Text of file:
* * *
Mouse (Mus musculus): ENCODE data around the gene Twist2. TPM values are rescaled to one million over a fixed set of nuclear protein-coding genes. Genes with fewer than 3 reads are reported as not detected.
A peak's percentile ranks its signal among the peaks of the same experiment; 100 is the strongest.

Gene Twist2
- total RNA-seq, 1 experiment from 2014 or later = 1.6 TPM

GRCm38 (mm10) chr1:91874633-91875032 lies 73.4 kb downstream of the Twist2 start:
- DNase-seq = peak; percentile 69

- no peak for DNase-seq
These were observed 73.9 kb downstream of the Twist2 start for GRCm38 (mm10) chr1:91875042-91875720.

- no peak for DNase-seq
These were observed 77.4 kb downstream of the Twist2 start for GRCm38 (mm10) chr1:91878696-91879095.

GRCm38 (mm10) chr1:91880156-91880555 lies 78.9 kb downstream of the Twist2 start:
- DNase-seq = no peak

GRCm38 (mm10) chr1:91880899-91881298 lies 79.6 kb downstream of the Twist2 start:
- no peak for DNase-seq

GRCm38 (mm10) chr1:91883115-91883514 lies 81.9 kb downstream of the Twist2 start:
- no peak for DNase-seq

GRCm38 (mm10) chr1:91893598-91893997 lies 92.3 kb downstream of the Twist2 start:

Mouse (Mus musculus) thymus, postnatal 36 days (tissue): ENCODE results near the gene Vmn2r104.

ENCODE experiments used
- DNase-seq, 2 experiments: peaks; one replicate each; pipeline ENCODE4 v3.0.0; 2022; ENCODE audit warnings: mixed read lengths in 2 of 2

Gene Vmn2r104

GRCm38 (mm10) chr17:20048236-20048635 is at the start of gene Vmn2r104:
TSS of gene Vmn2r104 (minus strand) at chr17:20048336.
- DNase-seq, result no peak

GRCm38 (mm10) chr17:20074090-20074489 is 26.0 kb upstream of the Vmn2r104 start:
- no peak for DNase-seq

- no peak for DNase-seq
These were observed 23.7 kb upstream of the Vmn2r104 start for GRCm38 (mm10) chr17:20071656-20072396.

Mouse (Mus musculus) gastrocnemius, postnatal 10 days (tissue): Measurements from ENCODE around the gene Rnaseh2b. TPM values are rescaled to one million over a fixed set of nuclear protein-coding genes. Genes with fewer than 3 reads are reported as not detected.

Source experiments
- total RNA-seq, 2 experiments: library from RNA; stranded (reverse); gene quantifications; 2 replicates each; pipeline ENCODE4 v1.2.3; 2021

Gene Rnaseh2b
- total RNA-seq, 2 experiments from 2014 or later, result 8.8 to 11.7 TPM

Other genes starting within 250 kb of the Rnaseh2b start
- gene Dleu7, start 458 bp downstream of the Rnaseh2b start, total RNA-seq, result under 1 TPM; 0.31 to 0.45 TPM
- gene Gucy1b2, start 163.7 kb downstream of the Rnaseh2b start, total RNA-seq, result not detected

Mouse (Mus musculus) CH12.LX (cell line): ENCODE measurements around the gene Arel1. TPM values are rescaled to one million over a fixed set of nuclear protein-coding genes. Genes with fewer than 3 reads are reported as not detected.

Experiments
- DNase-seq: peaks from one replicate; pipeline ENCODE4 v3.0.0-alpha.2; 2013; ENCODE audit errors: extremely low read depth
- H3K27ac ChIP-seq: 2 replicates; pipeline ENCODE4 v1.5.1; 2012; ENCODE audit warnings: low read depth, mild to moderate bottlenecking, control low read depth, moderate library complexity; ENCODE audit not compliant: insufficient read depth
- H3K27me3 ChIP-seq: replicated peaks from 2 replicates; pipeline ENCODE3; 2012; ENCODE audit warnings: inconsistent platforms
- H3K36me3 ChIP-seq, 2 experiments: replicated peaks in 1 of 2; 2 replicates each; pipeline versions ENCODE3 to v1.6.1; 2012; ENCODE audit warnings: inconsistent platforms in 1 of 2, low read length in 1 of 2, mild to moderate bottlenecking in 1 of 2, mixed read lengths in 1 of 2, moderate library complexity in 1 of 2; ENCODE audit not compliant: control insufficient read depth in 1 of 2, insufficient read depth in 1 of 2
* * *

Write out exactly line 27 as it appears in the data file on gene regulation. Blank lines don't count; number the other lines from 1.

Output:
- no peak for DNase-seq